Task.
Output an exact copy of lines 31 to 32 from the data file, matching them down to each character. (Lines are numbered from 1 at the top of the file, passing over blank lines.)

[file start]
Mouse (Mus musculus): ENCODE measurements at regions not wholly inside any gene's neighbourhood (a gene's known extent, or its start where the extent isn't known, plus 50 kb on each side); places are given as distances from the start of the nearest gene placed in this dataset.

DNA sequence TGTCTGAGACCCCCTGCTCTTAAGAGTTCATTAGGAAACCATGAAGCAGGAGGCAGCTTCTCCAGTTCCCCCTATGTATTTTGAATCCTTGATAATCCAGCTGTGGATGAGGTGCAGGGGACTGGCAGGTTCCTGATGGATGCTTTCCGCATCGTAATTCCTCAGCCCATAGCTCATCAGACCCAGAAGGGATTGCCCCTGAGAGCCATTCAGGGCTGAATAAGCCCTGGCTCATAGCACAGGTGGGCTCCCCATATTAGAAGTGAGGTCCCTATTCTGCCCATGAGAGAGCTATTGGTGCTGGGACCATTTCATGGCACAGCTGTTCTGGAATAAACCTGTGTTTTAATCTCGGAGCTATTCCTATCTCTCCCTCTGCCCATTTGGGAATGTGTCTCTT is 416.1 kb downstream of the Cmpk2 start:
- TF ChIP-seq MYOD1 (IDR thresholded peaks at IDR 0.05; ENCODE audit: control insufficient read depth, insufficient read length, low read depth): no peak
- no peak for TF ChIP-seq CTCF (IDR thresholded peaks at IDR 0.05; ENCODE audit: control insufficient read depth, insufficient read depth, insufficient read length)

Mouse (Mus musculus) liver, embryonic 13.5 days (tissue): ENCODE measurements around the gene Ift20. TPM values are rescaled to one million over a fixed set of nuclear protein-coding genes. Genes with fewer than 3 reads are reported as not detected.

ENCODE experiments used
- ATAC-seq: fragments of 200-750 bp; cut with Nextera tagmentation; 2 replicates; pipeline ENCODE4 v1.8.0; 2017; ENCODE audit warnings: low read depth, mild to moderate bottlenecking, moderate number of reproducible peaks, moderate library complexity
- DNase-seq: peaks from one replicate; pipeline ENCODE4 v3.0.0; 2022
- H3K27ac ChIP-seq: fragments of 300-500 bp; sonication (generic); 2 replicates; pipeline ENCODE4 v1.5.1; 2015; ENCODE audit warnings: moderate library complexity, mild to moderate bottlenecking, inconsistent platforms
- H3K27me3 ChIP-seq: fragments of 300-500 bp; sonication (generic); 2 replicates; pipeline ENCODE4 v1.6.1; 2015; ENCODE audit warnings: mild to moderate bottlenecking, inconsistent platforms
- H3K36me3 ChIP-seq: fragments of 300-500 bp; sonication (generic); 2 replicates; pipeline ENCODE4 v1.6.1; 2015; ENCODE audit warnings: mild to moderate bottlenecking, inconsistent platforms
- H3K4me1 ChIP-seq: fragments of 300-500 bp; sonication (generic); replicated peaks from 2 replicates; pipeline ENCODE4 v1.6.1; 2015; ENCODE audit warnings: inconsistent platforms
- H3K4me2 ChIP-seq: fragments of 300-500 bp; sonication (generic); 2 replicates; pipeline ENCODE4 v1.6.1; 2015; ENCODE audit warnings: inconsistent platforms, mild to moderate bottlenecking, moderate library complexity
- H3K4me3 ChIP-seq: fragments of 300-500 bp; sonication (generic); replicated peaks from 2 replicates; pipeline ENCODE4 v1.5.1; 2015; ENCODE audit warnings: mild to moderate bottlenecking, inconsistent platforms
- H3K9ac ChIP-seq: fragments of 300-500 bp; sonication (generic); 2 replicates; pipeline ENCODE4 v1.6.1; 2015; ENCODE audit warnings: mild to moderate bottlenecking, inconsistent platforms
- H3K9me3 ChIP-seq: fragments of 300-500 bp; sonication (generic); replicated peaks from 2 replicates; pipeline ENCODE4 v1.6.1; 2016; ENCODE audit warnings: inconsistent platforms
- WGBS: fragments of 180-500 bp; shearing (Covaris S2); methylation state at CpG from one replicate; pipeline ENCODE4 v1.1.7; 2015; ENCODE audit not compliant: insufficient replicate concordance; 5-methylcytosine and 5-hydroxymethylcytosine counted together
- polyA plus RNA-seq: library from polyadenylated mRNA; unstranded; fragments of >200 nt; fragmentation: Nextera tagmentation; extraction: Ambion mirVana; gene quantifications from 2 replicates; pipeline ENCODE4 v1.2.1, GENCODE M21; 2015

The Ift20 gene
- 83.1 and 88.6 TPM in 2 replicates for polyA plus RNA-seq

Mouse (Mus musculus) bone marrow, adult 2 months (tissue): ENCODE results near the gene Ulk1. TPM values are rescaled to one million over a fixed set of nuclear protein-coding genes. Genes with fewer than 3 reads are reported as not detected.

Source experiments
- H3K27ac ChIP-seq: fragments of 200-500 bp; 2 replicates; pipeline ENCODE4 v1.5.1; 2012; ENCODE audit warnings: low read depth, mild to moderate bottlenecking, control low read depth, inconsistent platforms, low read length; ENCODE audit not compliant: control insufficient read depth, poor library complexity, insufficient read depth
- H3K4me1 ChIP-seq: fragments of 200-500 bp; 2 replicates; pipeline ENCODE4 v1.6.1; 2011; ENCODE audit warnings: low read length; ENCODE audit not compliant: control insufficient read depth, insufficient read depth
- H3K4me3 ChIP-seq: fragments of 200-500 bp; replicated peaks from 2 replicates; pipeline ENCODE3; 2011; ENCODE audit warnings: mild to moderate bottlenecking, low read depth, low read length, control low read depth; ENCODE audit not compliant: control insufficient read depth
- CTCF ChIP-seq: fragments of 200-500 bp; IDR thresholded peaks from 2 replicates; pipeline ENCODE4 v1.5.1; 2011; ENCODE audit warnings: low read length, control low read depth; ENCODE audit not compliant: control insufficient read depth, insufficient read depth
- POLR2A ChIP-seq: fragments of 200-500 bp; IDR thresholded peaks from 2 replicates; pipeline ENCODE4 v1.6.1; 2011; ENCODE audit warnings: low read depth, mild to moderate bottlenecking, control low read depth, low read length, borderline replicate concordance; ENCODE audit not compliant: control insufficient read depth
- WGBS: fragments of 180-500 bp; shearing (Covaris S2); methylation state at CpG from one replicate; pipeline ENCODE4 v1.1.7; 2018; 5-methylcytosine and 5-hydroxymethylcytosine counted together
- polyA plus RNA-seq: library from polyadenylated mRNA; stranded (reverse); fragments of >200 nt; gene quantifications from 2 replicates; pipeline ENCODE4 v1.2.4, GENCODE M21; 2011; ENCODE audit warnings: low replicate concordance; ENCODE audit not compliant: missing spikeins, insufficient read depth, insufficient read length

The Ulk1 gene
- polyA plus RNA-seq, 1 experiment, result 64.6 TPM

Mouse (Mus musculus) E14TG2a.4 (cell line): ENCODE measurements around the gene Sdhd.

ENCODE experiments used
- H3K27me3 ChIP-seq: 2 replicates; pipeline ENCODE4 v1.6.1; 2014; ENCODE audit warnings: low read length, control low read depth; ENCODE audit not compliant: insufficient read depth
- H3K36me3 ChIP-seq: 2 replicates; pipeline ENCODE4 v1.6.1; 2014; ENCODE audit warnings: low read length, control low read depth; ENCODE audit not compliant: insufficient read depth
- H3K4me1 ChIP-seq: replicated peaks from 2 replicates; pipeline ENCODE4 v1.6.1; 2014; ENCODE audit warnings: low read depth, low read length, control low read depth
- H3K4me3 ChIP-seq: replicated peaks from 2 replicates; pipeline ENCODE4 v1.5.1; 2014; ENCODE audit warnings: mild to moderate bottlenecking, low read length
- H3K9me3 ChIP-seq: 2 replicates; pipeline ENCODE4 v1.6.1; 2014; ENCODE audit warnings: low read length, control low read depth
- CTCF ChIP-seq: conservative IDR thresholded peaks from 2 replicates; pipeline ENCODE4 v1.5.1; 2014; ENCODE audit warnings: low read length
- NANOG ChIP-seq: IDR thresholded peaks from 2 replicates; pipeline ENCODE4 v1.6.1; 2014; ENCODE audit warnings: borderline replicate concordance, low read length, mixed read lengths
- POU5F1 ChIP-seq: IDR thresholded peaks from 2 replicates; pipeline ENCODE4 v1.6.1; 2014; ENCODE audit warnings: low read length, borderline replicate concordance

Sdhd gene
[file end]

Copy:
- polyA plus RNA-seq, 1 experiment, result 64.6 TPM

Mouse (Mus musculus) E14TG2a.4 (cell line): ENCODE measurements around the gene Sdhd.